The guidelines for writing readable English are valid and applicable to writing translation friendly articles. Using the active form of the verbs, preferring concrete rather than abstract terms, avoiding pompous discourse and using as few words as possible are a few of the advices that we heard from our writing teachers or editors in our work places. Hence, even before thinking of making our write-ups translation friendly, we must make sure that our writings adhere to the time-tested principles taught to us by our English teachers.
A good number of language translators have sprung up to help us read articles that were written in a foreign language. Google Translator appears to be one of the best well-known free translation services available in the Internet. Unfortunately, most of these translators at best can only provide dismal results. This is because the words are simply translated verbatim using a two-language dictionary and arranged in the same manner as in the original. This in most cases does not work. Results lack cohesion, are often confusing, and difficult to comprehend. And yet, people around the world had to make do with what these translators can deliver if they need the information urgently.
Writers may be able to help mitigate the translation problem by firstly writing in a direct and simple way and by avoiding passages that make automatic translation fail. Software cannot yet approximate the power of the human mind in translating from one language to another. But if we craft our written works in such a way as to make automatic translation more effective, then we could have contributed much to a greater understanding among the world's population. Here then are a few guidelines that may prove useful.
When writing articles that may later be translated, be explicit in writing your sentences. Avoid omitting understood words in English. One of the most omitted words in English is the preposition that. Editors may sometimes strike this word out in your write-up in the interest of economy of words and for the reason that the meaning of the sentence remains the same even if that word is omitted. However, retaining this word can make the translated version clearer and more readable.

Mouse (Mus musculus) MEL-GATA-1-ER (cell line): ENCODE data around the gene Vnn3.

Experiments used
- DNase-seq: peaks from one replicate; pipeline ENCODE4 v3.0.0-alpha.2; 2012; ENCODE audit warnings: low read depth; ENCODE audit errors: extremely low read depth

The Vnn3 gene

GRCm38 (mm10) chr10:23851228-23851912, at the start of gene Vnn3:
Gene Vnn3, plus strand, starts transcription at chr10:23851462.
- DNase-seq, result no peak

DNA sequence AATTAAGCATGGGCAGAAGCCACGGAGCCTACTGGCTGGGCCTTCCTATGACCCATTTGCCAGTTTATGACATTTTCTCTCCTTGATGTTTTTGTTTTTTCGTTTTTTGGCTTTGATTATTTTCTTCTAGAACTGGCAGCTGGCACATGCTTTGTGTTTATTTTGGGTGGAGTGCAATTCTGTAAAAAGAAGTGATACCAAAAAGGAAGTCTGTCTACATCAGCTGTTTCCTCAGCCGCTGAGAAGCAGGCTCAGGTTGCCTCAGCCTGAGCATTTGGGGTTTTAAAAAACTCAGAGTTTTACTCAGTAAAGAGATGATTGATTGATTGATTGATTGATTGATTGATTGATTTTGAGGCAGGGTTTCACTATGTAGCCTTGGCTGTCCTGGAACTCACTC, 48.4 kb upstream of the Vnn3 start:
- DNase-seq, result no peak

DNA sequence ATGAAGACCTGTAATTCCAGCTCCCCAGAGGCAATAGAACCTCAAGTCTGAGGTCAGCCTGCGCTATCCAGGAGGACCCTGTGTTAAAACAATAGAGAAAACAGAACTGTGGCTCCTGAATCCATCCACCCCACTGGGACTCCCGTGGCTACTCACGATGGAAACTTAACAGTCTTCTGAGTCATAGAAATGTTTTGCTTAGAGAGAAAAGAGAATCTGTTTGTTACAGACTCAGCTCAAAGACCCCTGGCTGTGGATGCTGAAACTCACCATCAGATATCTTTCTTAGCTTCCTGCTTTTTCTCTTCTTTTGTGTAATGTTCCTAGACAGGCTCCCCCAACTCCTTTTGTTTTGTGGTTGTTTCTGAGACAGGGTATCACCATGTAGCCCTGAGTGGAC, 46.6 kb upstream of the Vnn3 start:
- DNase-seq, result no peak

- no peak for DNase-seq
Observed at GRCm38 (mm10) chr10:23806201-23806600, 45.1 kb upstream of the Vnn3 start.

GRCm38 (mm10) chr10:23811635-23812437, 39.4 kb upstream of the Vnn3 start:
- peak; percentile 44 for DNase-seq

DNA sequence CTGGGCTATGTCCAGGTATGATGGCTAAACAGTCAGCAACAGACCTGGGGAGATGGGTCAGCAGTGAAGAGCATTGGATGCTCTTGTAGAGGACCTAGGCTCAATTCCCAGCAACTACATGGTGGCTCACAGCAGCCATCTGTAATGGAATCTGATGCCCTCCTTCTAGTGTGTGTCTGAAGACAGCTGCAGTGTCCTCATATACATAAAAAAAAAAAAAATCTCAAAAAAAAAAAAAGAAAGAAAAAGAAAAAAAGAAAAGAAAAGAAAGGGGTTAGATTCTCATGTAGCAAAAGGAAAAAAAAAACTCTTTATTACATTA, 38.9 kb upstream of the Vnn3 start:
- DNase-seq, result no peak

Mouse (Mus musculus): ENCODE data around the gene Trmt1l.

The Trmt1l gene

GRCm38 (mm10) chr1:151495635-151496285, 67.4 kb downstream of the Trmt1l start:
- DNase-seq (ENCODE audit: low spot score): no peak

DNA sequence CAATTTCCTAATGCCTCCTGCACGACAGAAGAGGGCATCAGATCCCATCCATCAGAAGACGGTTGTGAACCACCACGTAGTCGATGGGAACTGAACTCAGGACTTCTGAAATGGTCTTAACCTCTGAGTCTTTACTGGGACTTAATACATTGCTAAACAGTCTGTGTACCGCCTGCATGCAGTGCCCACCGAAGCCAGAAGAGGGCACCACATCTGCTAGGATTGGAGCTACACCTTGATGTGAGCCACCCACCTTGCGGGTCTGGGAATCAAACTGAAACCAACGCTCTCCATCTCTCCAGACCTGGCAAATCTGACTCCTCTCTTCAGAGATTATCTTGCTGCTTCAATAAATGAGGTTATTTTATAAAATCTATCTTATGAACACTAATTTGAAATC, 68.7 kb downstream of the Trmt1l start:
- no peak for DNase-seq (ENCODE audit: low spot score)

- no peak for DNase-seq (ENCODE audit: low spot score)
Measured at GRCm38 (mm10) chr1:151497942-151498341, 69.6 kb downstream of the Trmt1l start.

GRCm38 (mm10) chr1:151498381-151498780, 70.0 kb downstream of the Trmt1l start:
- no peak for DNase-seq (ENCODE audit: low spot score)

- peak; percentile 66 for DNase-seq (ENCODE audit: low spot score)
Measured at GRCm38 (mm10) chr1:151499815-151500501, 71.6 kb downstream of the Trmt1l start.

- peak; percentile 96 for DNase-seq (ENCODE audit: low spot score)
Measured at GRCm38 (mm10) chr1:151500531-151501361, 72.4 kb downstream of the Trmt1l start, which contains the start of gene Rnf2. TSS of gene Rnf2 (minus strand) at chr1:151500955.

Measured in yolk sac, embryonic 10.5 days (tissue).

Idiomatic expressions are a bane for software translators. Only a human mind can correctly interpret the meaning of these words. As computers are not yet able to experience living in a particular culture, they are unable to interpret idioms correctly and insert the corresponding correct translation in the target language. It is true that our write-up may lose the flavor and glamor of our articles if we avoid using idioms. However, we have to refrain from using them if our writings are to reach a wider audience.
As much as possible, writers need to use standard English in writing articles that are destined to be published in the Internet. Our slang terms and colloquialisms may not have acceptable equivalents in other languages. Hence, these words should not find their way in the articles that we are writing. Using a thesaurus could hopefully help us find a more standard version that can be readily translated in the target languages.
If you're writing in another language, your language may have regional dialects that use different terms for the same meaning. Avoid using dialect terms and stick to the form used in the standard national language. Dialect terms may not be present in the dictionaries used by translators and will thus remain as is in the translated version.
Use complicated sentence structures sparingly. The thought of the sentence could easily get lost when long winding and complicated sentences are translated to a language that may have a different sentence structure. This may make your writing a little terse so you may have to compensate on other means of making your write-up interesting. What you want to accomplish is the preservation of the thought or idea behind the sentence when translated by a machine. Assume that your work will be translated by an idiot with an immense vocabulary of words in the source and target languages.
The Internet has opened up an effective medium by which we could communicate our thoughts and ideas to a world-wide audience. Unfortunately, our languages are vastly different and it is regrettable that a large number of our audience are not able to read our write-ups simply because they don't understand the language that we have chosen to write on. Let us help our foreign readers more fully understand our written works by making our articles easier to be translated in other languages.
Read my other article on writing faster and controlling the length of your web article with phrase outlining at: http://laptopwriting.blogspot.com/2011/12/write-faster-and-control-length-of-your.html.
Read my other article on a generalized article writing template for something that you want to write about at: http://laptopwriting.blogspot.com/2010/03/generalized-article-writing-template.html.